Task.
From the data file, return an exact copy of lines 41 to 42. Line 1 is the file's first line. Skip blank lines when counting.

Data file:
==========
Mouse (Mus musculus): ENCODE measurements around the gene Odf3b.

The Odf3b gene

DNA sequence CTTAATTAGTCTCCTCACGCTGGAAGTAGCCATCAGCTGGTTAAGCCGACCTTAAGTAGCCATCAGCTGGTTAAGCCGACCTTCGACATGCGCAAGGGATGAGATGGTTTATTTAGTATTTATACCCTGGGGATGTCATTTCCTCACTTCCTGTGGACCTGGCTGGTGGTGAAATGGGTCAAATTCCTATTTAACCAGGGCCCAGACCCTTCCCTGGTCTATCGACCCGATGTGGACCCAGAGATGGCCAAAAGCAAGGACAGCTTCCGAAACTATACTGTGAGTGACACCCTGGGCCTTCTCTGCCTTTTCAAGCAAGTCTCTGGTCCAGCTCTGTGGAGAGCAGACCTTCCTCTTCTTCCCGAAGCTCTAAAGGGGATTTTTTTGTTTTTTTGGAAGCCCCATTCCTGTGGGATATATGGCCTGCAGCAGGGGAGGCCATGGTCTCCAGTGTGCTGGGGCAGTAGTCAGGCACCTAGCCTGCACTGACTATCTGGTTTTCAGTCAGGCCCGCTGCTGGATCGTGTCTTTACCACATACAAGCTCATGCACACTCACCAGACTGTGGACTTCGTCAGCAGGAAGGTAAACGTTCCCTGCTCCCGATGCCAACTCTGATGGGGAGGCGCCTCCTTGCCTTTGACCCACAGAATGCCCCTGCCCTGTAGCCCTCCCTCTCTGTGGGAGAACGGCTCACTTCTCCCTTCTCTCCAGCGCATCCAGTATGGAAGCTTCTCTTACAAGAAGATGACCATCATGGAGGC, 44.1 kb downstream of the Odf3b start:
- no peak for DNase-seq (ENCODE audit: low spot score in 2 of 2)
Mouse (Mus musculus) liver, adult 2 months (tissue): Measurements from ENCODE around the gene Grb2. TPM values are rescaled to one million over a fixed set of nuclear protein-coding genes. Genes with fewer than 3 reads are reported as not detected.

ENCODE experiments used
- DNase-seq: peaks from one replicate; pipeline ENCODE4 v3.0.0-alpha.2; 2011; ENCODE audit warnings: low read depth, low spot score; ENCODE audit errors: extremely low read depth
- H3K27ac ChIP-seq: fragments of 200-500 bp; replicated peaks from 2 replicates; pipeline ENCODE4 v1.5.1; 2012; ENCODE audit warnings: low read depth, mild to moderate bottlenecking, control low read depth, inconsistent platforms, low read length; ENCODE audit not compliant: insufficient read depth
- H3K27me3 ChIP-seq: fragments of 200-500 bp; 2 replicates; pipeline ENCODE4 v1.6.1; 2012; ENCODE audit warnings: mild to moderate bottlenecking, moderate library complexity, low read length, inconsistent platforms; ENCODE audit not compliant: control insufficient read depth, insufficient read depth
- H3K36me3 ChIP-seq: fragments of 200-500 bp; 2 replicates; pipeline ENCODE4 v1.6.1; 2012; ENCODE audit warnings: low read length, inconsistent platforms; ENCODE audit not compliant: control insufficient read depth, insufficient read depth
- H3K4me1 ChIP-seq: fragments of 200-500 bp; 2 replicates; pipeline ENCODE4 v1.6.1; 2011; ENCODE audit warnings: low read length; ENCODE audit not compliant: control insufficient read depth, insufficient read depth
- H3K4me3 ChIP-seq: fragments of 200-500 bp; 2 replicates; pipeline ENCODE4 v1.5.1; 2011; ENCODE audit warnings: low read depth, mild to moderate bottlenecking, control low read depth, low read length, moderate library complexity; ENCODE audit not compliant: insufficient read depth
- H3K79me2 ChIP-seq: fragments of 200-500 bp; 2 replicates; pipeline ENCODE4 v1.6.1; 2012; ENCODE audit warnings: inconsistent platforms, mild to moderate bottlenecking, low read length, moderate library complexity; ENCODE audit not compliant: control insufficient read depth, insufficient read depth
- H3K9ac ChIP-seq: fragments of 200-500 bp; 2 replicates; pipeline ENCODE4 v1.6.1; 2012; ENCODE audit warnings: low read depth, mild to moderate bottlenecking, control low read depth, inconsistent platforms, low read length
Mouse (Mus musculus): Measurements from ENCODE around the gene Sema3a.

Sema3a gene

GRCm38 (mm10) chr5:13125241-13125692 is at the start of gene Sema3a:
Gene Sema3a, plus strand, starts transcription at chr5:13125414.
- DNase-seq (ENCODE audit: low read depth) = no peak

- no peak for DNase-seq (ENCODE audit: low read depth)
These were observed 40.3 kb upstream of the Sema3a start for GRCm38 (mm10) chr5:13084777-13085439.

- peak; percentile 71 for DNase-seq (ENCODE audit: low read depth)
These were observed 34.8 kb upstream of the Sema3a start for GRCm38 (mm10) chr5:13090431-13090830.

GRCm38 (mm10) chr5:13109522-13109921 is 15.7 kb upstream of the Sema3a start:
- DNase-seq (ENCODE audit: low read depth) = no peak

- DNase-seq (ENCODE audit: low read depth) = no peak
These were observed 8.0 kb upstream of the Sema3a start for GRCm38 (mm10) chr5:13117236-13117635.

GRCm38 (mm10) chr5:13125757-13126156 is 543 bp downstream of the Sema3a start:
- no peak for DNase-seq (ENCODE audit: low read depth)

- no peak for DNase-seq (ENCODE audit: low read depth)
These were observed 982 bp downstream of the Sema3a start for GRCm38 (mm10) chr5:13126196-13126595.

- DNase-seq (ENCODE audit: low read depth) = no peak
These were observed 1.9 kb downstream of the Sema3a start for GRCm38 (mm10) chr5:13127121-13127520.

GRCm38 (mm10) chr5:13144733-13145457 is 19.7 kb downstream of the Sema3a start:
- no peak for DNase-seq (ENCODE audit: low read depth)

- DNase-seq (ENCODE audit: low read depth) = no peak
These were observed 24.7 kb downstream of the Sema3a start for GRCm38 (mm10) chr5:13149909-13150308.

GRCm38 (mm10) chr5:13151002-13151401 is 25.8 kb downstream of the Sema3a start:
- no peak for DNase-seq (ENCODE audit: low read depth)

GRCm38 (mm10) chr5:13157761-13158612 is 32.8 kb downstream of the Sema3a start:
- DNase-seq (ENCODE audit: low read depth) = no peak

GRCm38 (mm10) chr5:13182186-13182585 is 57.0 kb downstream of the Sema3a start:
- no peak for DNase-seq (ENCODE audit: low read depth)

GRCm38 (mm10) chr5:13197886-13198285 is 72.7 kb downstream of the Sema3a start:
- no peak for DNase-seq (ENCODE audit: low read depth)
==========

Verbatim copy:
- DNase-seq (ENCODE audit: low read depth) = no peak

GRCm38 (mm10) chr5:13182186-13182585 is 57.0 kb downstream of the Sema3a start: